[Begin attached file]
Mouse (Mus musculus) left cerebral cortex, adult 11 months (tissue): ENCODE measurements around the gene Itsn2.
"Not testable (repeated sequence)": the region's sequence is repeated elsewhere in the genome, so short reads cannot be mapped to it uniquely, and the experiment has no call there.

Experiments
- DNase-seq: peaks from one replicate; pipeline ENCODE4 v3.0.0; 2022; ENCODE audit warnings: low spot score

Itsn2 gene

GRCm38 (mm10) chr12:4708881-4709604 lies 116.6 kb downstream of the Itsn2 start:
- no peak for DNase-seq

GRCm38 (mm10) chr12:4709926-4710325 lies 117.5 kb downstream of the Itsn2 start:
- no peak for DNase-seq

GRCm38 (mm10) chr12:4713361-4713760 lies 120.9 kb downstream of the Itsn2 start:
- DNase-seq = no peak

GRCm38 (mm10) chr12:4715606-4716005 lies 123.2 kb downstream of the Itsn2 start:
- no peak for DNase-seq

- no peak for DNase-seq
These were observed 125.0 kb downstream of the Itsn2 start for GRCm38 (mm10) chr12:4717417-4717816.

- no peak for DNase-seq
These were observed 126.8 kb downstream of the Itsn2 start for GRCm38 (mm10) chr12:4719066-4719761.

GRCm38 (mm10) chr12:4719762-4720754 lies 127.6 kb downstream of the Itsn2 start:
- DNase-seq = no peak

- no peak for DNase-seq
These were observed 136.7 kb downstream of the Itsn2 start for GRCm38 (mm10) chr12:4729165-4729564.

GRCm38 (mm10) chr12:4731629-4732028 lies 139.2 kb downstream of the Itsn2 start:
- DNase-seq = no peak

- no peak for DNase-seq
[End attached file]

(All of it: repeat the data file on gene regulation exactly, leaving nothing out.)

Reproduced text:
Mouse (Mus musculus) left cerebral cortex, adult 11 months (tissue): ENCODE measurements around the gene Itsn2.
"Not testable (repeated sequence)": the region's sequence is repeated elsewhere in the genome, so short reads cannot be mapped to it uniquely, and the experiment has no call there.

Experiments
- DNase-seq: peaks from one replicate; pipeline ENCODE4 v3.0.0; 2022; ENCODE audit warnings: low spot score

Itsn2 gene

GRCm38 (mm10) chr12:4708881-4709604 lies 116.6 kb downstream of the Itsn2 start:
- no peak for DNase-seq

GRCm38 (mm10) chr12:4709926-4710325 lies 117.5 kb downstream of the Itsn2 start:
- no peak for DNase-seq

GRCm38 (mm10) chr12:4713361-4713760 lies 120.9 kb downstream of the Itsn2 start:
- DNase-seq = no peak

GRCm38 (mm10) chr12:4715606-4716005 lies 123.2 kb downstream of the Itsn2 start:
- no peak for DNase-seq

- no peak for DNase-seq
These were observed 125.0 kb downstream of the Itsn2 start for GRCm38 (mm10) chr12:4717417-4717816.

- no peak for DNase-seq
These were observed 126.8 kb downstream of the Itsn2 start for GRCm38 (mm10) chr12:4719066-4719761.

GRCm38 (mm10) chr12:4719762-4720754 lies 127.6 kb downstream of the Itsn2 start:
- DNase-seq = no peak

- no peak for DNase-seq
These were observed 136.7 kb downstream of the Itsn2 start for GRCm38 (mm10) chr12:4729165-4729564.

GRCm38 (mm10) chr12:4731629-4732028 lies 139.2 kb downstream of the Itsn2 start:
- DNase-seq = no peak

- no peak for DNase-seq